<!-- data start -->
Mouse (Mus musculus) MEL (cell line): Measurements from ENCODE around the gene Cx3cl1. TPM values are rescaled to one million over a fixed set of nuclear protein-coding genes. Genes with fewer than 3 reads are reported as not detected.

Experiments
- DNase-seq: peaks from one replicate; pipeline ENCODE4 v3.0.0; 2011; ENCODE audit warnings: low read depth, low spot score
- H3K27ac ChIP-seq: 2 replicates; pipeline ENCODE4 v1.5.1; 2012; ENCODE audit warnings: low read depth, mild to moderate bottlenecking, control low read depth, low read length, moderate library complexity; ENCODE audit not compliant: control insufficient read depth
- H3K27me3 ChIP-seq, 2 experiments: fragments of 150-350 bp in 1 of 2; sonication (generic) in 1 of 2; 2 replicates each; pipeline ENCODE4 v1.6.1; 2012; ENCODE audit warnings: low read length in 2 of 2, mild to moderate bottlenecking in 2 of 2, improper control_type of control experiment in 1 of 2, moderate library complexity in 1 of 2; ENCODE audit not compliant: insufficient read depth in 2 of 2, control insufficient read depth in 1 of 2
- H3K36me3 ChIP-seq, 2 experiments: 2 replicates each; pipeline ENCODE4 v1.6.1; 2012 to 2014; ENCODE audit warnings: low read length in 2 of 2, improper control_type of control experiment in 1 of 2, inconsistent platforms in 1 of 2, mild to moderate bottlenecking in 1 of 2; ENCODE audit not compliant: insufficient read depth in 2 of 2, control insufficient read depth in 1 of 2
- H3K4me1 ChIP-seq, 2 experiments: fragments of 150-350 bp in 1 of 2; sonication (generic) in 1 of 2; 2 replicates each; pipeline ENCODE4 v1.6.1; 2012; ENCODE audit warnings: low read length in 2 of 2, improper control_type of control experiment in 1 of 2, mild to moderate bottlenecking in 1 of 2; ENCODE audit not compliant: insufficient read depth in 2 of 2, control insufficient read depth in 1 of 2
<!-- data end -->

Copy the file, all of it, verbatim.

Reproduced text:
Mouse (Mus musculus) MEL (cell line): Measurements from ENCODE around the gene Cx3cl1. TPM values are rescaled to one million over a fixed set of nuclear protein-coding genes. Genes with fewer than 3 reads are reported as not detected.

Experiments
- DNase-seq: peaks from one replicate; pipeline ENCODE4 v3.0.0; 2011; ENCODE audit warnings: low read depth, low spot score
- H3K27ac ChIP-seq: 2 replicates; pipeline ENCODE4 v1.5.1; 2012; ENCODE audit warnings: low read depth, mild to moderate bottlenecking, control low read depth, low read length, moderate library complexity; ENCODE audit not compliant: control insufficient read depth
- H3K27me3 ChIP-seq, 2 experiments: fragments of 150-350 bp in 1 of 2; sonication (generic) in 1 of 2; 2 replicates each; pipeline ENCODE4 v1.6.1; 2012; ENCODE audit warnings: low read length in 2 of 2, mild to moderate bottlenecking in 2 of 2, improper control_type of control experiment in 1 of 2, moderate library complexity in 1 of 2; ENCODE audit not compliant: insufficient read depth in 2 of 2, control insufficient read depth in 1 of 2
- H3K36me3 ChIP-seq, 2 experiments: 2 replicates each; pipeline ENCODE4 v1.6.1; 2012 to 2014; ENCODE audit warnings: low read length in 2 of 2, improper control_type of control experiment in 1 of 2, inconsistent platforms in 1 of 2, mild to moderate bottlenecking in 1 of 2; ENCODE audit not compliant: insufficient read depth in 2 of 2, control insufficient read depth in 1 of 2
- H3K4me1 ChIP-seq, 2 experiments: fragments of 150-350 bp in 1 of 2; sonication (generic) in 1 of 2; 2 replicates each; pipeline ENCODE4 v1.6.1; 2012; ENCODE audit warnings: low read length in 2 of 2, improper control_type of control experiment in 1 of 2, mild to moderate bottlenecking in 1 of 2; ENCODE audit not compliant: insufficient read depth in 2 of 2, control insufficient read depth in 1 of 2